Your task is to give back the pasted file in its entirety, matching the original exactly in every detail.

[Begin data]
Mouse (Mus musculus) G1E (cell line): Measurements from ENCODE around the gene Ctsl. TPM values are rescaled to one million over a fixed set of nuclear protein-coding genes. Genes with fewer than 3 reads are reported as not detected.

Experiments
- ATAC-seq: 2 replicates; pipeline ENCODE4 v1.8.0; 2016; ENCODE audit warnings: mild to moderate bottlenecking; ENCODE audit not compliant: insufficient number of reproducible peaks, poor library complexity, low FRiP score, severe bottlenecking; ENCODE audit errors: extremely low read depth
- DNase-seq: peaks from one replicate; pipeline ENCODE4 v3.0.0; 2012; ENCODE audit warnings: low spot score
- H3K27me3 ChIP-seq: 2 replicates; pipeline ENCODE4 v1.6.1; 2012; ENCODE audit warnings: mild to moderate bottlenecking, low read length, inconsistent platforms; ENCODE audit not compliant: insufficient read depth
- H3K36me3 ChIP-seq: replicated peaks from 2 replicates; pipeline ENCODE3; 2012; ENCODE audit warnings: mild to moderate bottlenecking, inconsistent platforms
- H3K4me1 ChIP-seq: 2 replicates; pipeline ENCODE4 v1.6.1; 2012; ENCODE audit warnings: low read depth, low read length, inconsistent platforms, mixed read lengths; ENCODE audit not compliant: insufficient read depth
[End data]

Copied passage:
Mouse (Mus musculus) G1E (cell line): Measurements from ENCODE around the gene Ctsl. TPM values are rescaled to one million over a fixed set of nuclear protein-coding genes. Genes with fewer than 3 reads are reported as not detected.

Experiments
- ATAC-seq: 2 replicates; pipeline ENCODE4 v1.8.0; 2016; ENCODE audit warnings: mild to moderate bottlenecking; ENCODE audit not compliant: insufficient number of reproducible peaks, poor library complexity, low FRiP score, severe bottlenecking; ENCODE audit errors: extremely low read depth
- DNase-seq: peaks from one replicate; pipeline ENCODE4 v3.0.0; 2012; ENCODE audit warnings: low spot score
- H3K27me3 ChIP-seq: 2 replicates; pipeline ENCODE4 v1.6.1; 2012; ENCODE audit warnings: mild to moderate bottlenecking, low read length, inconsistent platforms; ENCODE audit not compliant: insufficient read depth
- H3K36me3 ChIP-seq: replicated peaks from 2 replicates; pipeline ENCODE3; 2012; ENCODE audit warnings: mild to moderate bottlenecking, inconsistent platforms
- H3K4me1 ChIP-seq: 2 replicates; pipeline ENCODE4 v1.6.1; 2012; ENCODE audit warnings: low read depth, low read length, inconsistent platforms, mixed read lengths; ENCODE audit not compliant: insufficient read depth